Hall of the Prisoners


Welcome to the intriguing Hall of the Prisoners at the Accademia Gallery in Florence. 

Step into a realm where unfinished sculptures seem alive, captivating visitors with their raw, unrefined beauty.

These sculptures, which show prisoners attempting to break free from their chains of slavery, are among Michelangelo’s most well-known creations.

The Hall of the Prisoners houses an exceptional collection of Michelangelo’s partially carved masterpieces, revealing the artistic process behind these magnificent works. 

As you wander through this hall, you’ll witness the sculptural genius frozen in time, granting a rare glimpse into the mind of one of history’s greatest artists. 

This hall culminates in the middle of the Tribune, where Michelangelo’s David is situated in the Accademia Gallery.

So, what are you waiting for? Prepare to be mesmerized by the allure of the unfinished and the profound creativity it embodies.

With the special Accademia Gallery priority access and guided tour, where history comes alive in the hands of experts, you can immerse yourself in some of art’s greatest treasures.

Michelangelo’s Prisoners

Four large sculptures showing male nudes, known as the Slaves, Prisoners, or Captives, inspired the Hall of the Prisoners’ name.

A lengthy and fascinating history surrounds these statues.

Michelangelo started them as part of a large project for Pope Julius II della Rovere’s tomb.

Commissioned in 1505, they predate the Sistine Chapel (1508).

Intending to be the most gorgeous tomb ever built during the Christian era, they created it with more than 40 figures.

The four Prisoners were sculpted for the lower-level pillars of the tomb and were meant to be placed in the opulent Basilica of St. Peter in Rome.

However, the pope ordered Michelangelo to halt the development the following year due to monetary limitations midway through their creation.

Eventually, in 1534 the proposal was altered so that prisoners were no longer a part of the tomb, and as a result, the statues remained in Florence.

Four prisoners were discovered in the artist’s workshop after his passing, and his nephew Leonardo Buonarroti offered them to Duke Cosimo I Medici.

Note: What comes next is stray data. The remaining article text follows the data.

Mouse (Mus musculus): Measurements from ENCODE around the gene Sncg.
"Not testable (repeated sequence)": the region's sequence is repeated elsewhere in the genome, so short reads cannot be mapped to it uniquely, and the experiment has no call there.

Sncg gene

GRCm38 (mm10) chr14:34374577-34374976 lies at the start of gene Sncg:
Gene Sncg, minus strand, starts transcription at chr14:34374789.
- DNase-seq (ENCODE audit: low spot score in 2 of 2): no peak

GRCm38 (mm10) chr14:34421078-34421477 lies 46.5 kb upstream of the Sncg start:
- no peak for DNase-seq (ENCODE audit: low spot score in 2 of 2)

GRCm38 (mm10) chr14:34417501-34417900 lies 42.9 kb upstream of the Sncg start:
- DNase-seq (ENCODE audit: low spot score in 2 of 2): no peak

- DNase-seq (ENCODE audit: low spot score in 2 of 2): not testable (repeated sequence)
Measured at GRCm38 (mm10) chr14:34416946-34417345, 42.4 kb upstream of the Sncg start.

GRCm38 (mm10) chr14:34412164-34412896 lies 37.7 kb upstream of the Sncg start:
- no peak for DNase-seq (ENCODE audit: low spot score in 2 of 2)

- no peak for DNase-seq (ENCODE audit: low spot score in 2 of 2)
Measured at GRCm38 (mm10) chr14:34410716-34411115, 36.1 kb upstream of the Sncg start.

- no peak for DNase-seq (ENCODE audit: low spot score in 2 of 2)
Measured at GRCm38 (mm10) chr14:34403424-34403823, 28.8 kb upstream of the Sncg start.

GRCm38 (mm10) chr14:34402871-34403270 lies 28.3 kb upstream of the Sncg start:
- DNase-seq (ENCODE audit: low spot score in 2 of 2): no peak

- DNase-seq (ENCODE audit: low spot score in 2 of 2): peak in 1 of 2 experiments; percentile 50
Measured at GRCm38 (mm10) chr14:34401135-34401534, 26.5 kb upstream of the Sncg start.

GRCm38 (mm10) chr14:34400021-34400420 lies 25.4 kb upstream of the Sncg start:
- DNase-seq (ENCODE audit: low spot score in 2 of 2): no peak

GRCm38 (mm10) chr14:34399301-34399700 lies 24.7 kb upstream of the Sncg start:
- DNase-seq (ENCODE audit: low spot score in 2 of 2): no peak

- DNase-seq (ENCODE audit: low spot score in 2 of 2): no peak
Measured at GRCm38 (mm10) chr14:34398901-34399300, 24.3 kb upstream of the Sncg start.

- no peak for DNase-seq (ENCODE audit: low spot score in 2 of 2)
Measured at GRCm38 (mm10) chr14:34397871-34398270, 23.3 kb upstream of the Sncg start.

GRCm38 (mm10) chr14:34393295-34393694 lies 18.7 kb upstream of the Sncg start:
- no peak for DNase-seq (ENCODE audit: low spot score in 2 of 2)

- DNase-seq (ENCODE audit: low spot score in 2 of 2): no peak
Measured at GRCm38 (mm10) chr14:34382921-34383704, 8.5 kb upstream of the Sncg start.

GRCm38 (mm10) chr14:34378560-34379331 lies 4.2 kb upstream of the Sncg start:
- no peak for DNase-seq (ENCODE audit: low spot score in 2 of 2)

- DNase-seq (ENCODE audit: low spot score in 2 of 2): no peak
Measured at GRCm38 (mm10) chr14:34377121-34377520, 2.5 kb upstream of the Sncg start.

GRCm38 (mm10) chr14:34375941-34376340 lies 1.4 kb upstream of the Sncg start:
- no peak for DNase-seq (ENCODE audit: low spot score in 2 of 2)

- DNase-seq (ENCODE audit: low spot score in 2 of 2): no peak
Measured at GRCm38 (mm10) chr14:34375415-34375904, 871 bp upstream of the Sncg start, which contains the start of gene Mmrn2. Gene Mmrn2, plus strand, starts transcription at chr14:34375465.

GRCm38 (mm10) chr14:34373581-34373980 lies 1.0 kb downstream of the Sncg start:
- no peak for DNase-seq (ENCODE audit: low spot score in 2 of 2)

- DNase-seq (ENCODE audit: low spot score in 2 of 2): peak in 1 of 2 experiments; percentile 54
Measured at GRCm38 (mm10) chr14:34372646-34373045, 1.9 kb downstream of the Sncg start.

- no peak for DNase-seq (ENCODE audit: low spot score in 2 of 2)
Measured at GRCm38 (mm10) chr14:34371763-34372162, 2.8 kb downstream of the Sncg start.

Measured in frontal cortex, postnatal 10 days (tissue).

They ultimately found their way to Gallerie dell’Accademia in Florence and formed the Michelangelo prisoners – Hall of Prisoners.

Scholars named these four slaves as:

  • The Awakening Slave
  • The Young Slave
  • The Bearded Slave
  • The Atlas (or Bound)

The incomplete Michelangelo prisoner statues provide insight into his method and conception of carving. 

According to Michelangelo, the sculptor is ‘a tool of God’ who reveals the potent forms already in the marble rather than making them.

Michelangelo believed he merely had one thing to do, remove the extra material to show the masterpiece underneath.

Interpretation of the Prisoners

Intellectuals have made numerous interpretations of these artworks.

In various degrees of completion, the figures reveal the immense power of the imaginative concept.

The figures are strong and muscular but also tense and strained, as though they are trying to escape their restraints.

As a metaphor, in their entirety, the Prisoners are seen as a bold and stirring portrayal of the human struggle for liberation and enlightenment.

It is also sometimes asserted that Michelangelo purposefully left them unfinished to symbolize the ongoing struggle of people to break free from their material enslavement.

Their interpretation is open to analysis.

Book your general entrance ticket to the Accademia Gallery, and after viewing the sculptures in the Hall of Prisoners, make your conclusion.

Paintings on the Walls

Other artists behind the artworks in the Hall of Prisoners are Granacci, Andrea del Sarto,  Fra’ Bartolomeo, Andrea del Sarto, Michele di Ridolfo del Ghirlandaio and Pontormo.

Their paintings were exhibited next to the Hall of the Prisoners to demonstrate their comradery and mutual influence.

These are a few you should take some time to look at closely:

  • Venus and Cupid (1533) by Jacopo Carrucci (Pontormo)
  • The Prophet Isaiah and The Prophet Job by Fra’ Bartolomeo
  • Christ as the Man of Sorrows by Andrea del Sarto

Ideal head (1560-1570) by Michele di Ridolfo del Ghirlandaio

Featured Image: GalleriAaccademiafirenze.it

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